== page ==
Imagine a room (actually, a quasi room, more like a space partitioned off from a rather raucous party behind a not-exactly-soundproof folding divider) in which are placed half a dozen large, round tables. At each table, there are five or six booksellers from various places in British Columbia. The booksellers look a little weary – they have been looking at catalogues, ordering books, and talking to book reps since 9 am. By the time our event starts, it’s almost 6pm. Half a dozen piles of books are stacked on the tables and half a dozen anxious authors stand, one in front of each table. Don’t think about that too hard. It isn’t all that easy to stand in front of a round table.

The format works like this. When the coordinator says ‘Go!’ all the authors begin to talk about their books. Because the room is small and there is a party going on beside us on the other side of the partition, we need to yell at the top of our lungs to be heard. Even so, the booksellers need to lean forward to hear what we are saying.

Dani and I are presenting together as we are co-authors of Birthdays: Beyond Cake and Ice Cream. To make things a little more festive (and because we are not beneath bribery to get the attention of the booksellers), we also deliver a plate of gourmet miniature cupcakes to the table as we begin, one cupcake earmarked for each member of our tiny audience. Because we have very little time to move between tables, we’ve pre-stacked napkins and bookmarks to hand out along with the cupcakes. Because Dani is the goddess of themed activities, the cupcakes are beautifully displayed on paper party plates and she and I are wearing matching party hats.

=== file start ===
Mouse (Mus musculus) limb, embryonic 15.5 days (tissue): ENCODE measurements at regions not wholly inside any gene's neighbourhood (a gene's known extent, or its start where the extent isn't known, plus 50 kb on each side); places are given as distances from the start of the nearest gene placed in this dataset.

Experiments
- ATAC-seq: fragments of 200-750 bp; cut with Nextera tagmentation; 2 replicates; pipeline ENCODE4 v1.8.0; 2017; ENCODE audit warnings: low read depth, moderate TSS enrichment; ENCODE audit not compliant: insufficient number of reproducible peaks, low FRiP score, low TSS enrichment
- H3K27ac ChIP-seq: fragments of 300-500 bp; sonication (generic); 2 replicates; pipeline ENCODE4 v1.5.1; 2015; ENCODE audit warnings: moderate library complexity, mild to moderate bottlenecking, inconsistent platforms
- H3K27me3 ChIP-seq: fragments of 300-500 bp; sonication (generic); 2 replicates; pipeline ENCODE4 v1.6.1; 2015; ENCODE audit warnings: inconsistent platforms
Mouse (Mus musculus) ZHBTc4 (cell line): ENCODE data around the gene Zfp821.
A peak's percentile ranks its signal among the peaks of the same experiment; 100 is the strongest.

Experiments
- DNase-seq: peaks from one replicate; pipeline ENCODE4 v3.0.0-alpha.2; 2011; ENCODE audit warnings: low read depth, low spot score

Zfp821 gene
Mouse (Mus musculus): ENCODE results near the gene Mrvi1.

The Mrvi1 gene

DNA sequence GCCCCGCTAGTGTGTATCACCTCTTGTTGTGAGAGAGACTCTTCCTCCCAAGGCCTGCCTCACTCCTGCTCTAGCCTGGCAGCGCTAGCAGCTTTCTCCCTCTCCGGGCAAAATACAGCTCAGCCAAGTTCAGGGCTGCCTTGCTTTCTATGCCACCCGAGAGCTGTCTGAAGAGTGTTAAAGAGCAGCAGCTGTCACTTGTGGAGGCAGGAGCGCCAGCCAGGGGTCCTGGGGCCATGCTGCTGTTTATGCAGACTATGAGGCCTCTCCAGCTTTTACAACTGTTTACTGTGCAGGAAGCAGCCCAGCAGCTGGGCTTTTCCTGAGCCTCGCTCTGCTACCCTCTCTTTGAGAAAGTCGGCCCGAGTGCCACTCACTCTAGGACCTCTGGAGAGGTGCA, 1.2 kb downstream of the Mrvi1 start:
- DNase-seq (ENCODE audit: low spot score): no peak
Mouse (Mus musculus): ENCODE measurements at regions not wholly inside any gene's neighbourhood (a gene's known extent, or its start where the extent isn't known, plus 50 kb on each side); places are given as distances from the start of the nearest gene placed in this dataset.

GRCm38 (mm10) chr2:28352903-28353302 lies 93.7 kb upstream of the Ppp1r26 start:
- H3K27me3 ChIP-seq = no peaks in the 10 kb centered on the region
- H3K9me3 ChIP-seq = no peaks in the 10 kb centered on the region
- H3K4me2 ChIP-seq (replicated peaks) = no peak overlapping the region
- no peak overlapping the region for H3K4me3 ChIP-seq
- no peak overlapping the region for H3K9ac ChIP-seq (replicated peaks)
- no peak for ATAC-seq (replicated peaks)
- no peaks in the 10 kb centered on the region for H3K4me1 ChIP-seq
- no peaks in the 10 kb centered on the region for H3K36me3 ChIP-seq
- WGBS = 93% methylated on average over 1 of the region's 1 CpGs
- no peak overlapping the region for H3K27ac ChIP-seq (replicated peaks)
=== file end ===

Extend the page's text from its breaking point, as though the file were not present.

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Once the timer starts, we have exactly five minutes to do our spiel (including time to pass around those cupcakes). We introduce ourselves (people regularly call me Dani and Dani Nikki. Fortunately, we both answer to both names). We explain how the idea of the book came to be (Dani earns full credit for this one. Birthdays all dates back to an amazing birthday she had in Japan). We then take turns highlighting what’s in each chapter. We’ve picked some nifty factoids to share (about bullet ants in Brazil, coating birthday celebrants in flour, water, and eggs in Indonesia, and what happens on Adults’ Day in Japan).

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Dani in Japan the year she turned 20.